In case you missed it, Action for Adrenal Awareness released September's video on YouTube. The topic this month was on College and University. I spoke about some of the lessons I learned while navigating college with Adrenal Insufficiency. Although my focus is for college students, there are definitely tips and tricks that are applicable to all.
Tricks for Surviving College or University
On Medicine: The timing of your medicine is incredibly important.
Do NOT miss a dose.
Do NOT run out of medicine.
ALWAYS carry your medicine with you.
Do NOT be afraid to take medicine during the middle of a lecture.
If you notice yourself struggling the same time every single day, try a bump dose of HC 20-30 minutes before.
Make sure a few key people know about your emergency injection.
On Doctors: Make sure you have a good team.
Find a local PCP and establish a relationship with them while you are well to advocate about your disease
Check with your current endo to see if they are still comfortable managing you while you are out of state. Otherwise, hunt for someone local.
On Social Aspects: Please, just be careful.
You CAN have fun, but do plan ahead.
If you do drink alcohol, be super mindful of dehydration and do not be afraid to up-dose.
Search for good friends who will work to understand your disease. They should not make you feel guilty or less than.
On Sleep: It is important!
College is famous for having messed up sleep schedules. Try to avoid that!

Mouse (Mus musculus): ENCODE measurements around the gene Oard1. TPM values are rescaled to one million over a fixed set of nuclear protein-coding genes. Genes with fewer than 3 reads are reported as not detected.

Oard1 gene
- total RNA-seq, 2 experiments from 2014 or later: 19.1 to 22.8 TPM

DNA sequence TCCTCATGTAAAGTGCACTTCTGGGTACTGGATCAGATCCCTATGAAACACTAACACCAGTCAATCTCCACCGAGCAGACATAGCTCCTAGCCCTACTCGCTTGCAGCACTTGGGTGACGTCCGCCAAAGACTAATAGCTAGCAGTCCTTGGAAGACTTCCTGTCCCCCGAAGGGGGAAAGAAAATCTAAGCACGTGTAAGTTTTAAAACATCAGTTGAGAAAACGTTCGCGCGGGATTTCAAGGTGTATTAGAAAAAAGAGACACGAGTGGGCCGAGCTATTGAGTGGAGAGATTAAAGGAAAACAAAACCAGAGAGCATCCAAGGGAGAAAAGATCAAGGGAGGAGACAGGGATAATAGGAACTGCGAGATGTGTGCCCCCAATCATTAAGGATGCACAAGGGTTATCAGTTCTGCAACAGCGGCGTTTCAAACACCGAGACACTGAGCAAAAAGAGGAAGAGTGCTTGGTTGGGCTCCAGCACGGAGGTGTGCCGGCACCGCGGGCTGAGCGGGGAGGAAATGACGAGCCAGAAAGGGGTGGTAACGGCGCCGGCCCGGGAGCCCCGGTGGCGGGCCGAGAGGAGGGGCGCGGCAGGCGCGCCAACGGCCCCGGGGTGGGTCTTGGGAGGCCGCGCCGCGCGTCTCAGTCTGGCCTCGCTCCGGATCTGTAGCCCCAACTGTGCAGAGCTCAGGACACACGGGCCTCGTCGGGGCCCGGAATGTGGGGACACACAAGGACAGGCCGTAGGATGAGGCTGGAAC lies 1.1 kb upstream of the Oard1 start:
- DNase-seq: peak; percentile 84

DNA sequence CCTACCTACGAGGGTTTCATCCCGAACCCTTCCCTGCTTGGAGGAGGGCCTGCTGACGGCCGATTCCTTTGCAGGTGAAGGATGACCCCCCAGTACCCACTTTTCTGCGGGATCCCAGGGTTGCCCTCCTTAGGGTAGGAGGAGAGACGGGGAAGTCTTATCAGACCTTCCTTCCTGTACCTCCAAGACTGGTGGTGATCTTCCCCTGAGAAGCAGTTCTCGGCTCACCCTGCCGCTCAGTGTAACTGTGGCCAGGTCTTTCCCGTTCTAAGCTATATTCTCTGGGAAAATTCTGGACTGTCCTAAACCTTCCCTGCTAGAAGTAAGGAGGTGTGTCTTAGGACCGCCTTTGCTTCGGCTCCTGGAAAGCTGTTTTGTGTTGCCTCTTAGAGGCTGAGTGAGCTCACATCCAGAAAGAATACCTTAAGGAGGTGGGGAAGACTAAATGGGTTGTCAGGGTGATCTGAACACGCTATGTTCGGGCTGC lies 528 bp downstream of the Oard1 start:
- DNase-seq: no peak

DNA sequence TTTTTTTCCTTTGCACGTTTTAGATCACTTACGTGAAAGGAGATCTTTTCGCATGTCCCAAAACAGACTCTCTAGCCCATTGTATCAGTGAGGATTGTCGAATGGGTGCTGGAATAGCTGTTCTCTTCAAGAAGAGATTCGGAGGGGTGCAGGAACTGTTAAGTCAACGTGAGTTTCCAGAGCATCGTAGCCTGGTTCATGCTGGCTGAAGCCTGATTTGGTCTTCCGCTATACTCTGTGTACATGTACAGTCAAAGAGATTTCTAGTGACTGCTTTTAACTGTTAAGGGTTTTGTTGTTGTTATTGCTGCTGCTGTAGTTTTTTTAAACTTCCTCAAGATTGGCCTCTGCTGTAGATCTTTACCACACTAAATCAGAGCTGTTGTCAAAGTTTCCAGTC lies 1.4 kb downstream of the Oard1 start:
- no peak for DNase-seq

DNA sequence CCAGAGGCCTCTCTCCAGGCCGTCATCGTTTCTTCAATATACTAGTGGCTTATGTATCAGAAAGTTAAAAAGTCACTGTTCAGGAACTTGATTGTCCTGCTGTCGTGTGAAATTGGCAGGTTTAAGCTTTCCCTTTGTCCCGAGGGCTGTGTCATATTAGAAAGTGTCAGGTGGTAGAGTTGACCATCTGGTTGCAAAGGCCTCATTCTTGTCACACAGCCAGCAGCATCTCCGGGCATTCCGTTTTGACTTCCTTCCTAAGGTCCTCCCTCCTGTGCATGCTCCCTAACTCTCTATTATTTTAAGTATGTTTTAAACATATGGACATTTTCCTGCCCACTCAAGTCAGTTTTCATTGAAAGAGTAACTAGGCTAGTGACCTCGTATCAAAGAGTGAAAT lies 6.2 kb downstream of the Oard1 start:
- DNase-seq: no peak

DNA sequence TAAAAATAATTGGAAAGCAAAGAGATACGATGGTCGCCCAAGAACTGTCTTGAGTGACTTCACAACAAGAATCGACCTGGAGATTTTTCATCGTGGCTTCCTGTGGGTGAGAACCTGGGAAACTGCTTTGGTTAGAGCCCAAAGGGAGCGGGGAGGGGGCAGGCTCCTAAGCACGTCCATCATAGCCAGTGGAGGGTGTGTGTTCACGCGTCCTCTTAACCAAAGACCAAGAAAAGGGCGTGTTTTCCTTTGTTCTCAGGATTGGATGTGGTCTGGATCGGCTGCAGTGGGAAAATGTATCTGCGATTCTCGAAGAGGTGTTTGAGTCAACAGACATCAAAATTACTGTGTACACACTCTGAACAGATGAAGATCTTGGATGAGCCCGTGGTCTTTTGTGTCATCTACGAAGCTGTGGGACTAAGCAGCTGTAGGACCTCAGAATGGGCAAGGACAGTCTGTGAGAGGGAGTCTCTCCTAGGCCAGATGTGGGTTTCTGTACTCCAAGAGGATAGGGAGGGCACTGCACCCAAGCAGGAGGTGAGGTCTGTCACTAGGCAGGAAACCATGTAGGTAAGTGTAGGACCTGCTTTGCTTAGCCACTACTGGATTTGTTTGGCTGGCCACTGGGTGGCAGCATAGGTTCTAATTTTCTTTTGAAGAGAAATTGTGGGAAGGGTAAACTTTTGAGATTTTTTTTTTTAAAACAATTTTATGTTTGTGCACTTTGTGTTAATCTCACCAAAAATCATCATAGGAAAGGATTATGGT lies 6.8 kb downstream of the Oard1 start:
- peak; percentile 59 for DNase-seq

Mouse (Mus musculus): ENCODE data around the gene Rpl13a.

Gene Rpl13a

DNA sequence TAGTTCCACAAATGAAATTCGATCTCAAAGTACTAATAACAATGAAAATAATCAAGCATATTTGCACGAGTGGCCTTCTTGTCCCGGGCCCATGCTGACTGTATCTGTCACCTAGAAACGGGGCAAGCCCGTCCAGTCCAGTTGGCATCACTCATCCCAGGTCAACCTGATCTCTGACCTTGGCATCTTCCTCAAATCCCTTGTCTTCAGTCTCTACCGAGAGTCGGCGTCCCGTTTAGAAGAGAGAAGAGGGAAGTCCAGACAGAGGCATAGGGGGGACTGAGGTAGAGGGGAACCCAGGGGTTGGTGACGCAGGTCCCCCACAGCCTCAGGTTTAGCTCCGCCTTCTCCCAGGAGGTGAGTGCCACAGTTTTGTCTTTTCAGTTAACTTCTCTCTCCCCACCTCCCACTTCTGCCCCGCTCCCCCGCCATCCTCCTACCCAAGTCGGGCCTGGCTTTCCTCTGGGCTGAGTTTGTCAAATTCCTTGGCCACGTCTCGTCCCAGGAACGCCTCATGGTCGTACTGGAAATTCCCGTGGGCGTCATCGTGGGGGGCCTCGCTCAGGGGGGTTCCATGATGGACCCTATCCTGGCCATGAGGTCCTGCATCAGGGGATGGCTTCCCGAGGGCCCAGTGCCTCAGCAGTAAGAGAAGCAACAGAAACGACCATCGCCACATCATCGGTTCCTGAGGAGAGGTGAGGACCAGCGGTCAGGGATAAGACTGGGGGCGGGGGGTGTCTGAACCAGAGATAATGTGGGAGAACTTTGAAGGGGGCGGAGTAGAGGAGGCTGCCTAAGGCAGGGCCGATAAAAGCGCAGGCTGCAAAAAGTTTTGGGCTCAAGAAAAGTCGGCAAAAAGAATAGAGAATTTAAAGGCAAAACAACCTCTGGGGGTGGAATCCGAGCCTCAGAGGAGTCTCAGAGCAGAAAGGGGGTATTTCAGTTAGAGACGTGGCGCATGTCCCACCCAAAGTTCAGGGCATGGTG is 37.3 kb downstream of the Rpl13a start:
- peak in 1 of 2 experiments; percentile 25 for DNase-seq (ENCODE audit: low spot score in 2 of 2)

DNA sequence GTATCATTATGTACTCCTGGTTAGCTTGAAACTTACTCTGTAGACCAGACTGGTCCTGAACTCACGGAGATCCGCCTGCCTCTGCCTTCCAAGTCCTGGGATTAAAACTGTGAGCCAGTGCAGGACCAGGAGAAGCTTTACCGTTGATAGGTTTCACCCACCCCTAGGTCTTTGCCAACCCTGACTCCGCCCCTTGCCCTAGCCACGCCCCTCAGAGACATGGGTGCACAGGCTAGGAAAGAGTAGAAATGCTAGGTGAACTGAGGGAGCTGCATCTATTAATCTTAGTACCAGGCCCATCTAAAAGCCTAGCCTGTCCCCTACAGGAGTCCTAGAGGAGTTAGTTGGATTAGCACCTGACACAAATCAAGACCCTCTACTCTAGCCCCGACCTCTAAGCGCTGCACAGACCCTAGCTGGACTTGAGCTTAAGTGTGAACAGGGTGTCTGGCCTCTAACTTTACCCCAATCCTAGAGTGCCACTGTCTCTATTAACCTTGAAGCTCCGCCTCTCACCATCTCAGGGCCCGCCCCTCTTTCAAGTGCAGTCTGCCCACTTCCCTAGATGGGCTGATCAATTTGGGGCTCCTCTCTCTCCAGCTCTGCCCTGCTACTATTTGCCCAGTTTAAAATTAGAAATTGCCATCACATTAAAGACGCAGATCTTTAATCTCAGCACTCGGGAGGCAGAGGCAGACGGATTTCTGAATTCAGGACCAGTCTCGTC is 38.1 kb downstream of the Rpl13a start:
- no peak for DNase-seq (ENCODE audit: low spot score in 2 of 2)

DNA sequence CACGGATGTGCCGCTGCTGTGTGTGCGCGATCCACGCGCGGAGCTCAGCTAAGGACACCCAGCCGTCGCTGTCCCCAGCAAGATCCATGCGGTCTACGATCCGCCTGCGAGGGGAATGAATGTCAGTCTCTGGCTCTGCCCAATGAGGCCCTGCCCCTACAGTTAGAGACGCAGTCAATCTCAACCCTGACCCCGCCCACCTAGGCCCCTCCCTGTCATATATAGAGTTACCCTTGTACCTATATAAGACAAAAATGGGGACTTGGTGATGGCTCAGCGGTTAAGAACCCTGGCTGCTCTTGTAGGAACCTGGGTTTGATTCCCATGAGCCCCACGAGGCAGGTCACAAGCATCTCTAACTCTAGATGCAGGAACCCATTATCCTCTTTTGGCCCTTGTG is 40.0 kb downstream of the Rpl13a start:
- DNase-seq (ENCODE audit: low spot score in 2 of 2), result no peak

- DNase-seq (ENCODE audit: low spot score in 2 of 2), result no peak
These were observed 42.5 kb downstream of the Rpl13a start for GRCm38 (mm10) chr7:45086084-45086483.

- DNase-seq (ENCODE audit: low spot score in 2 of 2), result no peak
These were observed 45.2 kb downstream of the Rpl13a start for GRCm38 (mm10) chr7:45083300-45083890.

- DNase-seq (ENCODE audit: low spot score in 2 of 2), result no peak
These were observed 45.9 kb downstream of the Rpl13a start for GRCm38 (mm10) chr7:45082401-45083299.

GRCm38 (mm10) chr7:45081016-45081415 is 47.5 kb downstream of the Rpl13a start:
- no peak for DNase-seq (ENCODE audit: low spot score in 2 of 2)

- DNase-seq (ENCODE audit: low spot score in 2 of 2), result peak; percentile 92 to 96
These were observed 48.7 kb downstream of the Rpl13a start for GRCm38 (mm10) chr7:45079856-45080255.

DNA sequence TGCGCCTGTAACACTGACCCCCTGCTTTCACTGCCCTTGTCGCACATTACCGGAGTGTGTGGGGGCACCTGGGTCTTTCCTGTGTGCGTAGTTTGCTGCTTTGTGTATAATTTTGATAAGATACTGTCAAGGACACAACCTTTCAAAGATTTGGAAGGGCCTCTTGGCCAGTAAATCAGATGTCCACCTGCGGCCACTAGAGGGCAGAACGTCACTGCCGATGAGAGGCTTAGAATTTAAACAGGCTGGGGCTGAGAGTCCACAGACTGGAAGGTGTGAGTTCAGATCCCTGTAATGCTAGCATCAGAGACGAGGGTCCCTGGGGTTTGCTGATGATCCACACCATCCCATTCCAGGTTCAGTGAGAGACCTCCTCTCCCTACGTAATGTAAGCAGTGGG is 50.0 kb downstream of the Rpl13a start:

Lack of sleep CAN trigger an Addisonian Crisis.
On Scheduling of Classes: Try to schedule your classes around your "good" hours.
Do not be afraid to take a small bump dose before difficult labs or lectures.
It is better to go slow than overwhelm yourself.
On Additional Resources: They are available to you, you just need to ask.
Work on developing your "advocate voice."
This disease does NOT make you weaker.
This disease is NOT something you should be ashamed of.
Truth be told, during all of college and high school I was ashamed of my Adrenal Insufficiency. I viewed it as something that made me "weaker" or "less than." I tried to hide my disease and downplay it's severity. I was in denial.
This is not a helpful mindset to have. This disease does NOT make us weaker. This disease is NOT something to be ashamed of. However, we must be mindful of our disease and take pro-active measures in order to manage it successfully. But in taking those pro-active steps, we are able to remain Clearly Alive.
Did I forget anything? Please comment below!
Have a suggestion for a future topic? Suggest it here!
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